“I told them I will claim my right to office if I have to set myself on fire in front of the palace,” she said. “It was not an idle threat.”

It took nine months, but Ms. Ghafari finally managed to return — after Governor Jahan resigned, and after she had made a social media pest of herself with the hashtag #IWillFightforRight. But that did not mean that her troubles were over. Far from it. That became quickly evident on a visit to Maidan Shar to see Ms. Ghafari in action.

She started by convening a meeting of 20 municipal officials, all men. Or trying to. Some came in late. Many refused to look up from their cellphones. Several talked among themselves, ignoring Ms. Ghafari, until she finally shouted at them. “This is a formal meeting,” she said. “If someone has personal business, he can leave.”

With that, they settled down and listened for a few minutes.

“Get back to work and do your jobs,” she said as she adjourned the meeting. Loud laughter could be heard from the room after she left.

Out on the street, she took a group of municipal cleaners and mayoral aides to distribute plastic trash bags for her Clean City Green City campaign. She was reluctant to let a reporter come along. “I don’t have any bodyguards,” she said. “According to policy I should have two. It’s not safe out there.”

The reason for her concern was immediately clear. At the bazaar, a crowd of men and boys gathered as soon as she appeared, pressing closely around her.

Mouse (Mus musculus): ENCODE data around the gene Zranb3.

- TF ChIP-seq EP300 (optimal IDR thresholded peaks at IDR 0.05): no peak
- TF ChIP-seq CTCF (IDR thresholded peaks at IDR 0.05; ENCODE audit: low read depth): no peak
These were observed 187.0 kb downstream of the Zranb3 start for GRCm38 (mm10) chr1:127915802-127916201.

Most refused to take a trash bag. Garbage was strewn all over the streets. Ms. Ghafari held her ground, often yelling at the top of her voice, demanding that people take the free bags and use them. “It’s our city, we should keep it clean,” she said. “I can’t do this without your help.”

Some laughed at her. But others accepted the bags. Only one woman was at the scene, wearing a head-to-toe burqa.

Ms. Ghafari later apologized to a reporter for her aggressiveness. “When a lady wants to work in a very conservative society, she has to hide her real personality,” she said. “She must be harsh, or no one will listen to her. I need to prove to them that women are not weak.”

A member of the Pashtun ethnic group, like most people in Wardak, Ms. Ghafari is the daughter of a high school teacher and a colonel in the Afghan special forces. She is single, although 26 is considered a late age to be unmarried in Afghan society.

She said she had already received death threats from the Taliban and the Islamic State. “I know I will be assassinated, but it’s not them I’m afraid of,” she said.

Much more worrisome, she said, were criminal syndicates on the government’s side of the war, involved in the highly corrupt and lucrative trade in land.

“The land mafia are the ones who really scare me,” she said. “One of them came up to me and said he would put a bullet in my head if I didn’t leave here.”